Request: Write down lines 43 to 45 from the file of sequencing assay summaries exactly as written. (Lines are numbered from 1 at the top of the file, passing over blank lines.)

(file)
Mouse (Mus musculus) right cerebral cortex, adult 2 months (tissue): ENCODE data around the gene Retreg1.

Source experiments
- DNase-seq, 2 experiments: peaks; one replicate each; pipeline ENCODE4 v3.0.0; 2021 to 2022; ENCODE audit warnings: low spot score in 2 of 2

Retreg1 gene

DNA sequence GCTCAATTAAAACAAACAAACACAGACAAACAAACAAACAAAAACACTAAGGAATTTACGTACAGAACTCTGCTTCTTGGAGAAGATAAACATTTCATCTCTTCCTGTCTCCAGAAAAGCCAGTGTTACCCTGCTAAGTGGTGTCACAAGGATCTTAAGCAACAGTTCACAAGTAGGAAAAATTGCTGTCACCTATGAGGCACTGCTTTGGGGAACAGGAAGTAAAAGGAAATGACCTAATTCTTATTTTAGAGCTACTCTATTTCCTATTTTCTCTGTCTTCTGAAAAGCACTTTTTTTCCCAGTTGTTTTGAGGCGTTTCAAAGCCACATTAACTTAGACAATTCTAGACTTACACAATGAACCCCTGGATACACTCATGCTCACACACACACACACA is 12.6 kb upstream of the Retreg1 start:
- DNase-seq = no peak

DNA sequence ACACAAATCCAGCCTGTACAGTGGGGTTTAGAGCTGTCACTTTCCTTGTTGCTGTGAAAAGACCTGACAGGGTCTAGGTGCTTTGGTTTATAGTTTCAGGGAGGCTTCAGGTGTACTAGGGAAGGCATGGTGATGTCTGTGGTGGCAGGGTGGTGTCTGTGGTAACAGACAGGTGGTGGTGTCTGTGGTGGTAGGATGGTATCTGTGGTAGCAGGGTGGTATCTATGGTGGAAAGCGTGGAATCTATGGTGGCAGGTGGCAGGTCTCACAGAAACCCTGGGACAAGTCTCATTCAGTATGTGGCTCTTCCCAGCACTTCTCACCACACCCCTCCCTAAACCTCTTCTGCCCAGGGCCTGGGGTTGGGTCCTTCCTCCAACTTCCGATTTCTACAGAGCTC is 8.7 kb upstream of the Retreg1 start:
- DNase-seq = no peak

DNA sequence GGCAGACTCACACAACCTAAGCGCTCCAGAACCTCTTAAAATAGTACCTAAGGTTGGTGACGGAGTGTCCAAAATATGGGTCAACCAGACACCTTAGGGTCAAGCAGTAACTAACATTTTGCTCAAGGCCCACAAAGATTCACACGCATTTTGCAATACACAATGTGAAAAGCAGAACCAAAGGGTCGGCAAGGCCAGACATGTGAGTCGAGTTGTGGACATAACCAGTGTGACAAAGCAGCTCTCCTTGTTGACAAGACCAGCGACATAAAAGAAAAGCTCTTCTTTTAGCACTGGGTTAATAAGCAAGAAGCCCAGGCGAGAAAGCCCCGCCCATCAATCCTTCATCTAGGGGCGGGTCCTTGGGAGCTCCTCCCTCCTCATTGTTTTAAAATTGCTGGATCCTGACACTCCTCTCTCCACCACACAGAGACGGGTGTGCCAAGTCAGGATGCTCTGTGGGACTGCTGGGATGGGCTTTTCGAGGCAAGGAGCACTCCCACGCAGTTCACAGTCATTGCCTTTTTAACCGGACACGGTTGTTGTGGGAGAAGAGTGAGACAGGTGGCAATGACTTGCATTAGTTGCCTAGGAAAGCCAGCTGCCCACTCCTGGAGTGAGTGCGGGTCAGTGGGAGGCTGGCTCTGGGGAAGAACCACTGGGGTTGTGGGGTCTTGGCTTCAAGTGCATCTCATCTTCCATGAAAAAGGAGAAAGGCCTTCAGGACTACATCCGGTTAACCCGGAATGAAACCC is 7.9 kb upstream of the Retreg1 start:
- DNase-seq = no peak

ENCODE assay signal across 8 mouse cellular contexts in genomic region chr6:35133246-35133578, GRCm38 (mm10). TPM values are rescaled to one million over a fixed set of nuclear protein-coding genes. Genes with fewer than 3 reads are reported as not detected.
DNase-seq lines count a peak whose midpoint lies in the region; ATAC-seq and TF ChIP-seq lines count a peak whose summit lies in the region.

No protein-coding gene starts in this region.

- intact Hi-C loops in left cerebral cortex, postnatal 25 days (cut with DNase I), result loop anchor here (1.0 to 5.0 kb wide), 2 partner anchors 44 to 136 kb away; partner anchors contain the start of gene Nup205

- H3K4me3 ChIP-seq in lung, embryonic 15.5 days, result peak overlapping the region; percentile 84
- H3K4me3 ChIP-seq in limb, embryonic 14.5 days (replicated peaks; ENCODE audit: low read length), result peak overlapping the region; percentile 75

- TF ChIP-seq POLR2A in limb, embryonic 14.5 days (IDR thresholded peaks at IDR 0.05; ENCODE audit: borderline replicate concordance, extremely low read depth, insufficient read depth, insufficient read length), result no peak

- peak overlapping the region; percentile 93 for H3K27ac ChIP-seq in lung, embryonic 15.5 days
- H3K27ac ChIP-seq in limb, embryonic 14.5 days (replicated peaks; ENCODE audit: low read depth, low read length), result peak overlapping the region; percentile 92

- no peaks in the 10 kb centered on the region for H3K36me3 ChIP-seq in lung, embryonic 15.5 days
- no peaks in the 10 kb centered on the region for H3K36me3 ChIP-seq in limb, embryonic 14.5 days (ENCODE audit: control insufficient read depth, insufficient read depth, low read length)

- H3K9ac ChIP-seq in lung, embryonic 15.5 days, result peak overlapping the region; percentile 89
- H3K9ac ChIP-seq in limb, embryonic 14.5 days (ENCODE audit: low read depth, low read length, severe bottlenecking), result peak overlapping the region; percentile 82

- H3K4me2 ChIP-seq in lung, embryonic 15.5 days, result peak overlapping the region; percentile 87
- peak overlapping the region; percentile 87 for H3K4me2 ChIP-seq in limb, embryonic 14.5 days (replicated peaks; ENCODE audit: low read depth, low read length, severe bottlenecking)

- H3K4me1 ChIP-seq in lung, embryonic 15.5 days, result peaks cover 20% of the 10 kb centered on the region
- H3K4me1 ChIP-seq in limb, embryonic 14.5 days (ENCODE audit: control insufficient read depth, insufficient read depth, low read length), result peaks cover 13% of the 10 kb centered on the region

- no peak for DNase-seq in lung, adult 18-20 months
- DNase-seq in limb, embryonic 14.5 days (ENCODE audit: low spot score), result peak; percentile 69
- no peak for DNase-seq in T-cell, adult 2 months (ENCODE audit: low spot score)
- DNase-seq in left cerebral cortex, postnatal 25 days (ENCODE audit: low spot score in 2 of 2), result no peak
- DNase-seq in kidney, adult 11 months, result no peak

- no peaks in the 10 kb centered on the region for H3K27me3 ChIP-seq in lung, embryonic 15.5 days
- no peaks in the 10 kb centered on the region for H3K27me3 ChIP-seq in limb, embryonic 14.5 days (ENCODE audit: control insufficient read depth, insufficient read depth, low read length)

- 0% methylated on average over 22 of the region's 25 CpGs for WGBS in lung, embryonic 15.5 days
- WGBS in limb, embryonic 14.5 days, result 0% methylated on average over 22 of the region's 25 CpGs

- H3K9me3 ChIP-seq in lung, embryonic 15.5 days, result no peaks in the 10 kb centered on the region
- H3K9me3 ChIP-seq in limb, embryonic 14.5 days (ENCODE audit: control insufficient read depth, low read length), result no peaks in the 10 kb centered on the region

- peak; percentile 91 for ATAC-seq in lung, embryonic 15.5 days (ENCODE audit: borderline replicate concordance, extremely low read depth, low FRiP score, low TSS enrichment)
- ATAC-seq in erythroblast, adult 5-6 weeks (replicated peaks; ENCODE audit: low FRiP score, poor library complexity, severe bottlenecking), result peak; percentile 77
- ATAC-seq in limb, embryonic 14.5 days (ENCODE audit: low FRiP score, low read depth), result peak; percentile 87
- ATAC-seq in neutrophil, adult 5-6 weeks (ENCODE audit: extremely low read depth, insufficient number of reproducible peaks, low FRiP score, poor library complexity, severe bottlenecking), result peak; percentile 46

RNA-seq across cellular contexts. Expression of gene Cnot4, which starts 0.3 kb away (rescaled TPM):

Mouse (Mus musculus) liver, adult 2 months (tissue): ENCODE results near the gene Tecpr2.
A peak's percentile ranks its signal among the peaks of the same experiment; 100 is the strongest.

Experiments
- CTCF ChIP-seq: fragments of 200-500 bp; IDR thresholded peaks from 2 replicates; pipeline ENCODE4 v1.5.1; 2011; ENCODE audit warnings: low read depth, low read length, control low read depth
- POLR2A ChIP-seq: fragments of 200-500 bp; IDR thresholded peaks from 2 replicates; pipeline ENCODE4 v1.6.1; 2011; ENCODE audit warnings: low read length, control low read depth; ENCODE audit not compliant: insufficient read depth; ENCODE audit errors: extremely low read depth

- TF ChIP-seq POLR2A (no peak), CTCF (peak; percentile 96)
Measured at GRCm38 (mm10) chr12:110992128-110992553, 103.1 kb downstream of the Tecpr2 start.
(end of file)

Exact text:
RNA-seq across cellular contexts. Expression of gene Cnot4, which starts 0.3 kb away (rescaled TPM):

Mouse (Mus musculus) liver, adult 2 months (tissue): ENCODE results near the gene Tecpr2.
A peak's percentile ranks its signal among the peaks of the same experiment; 100 is the strongest.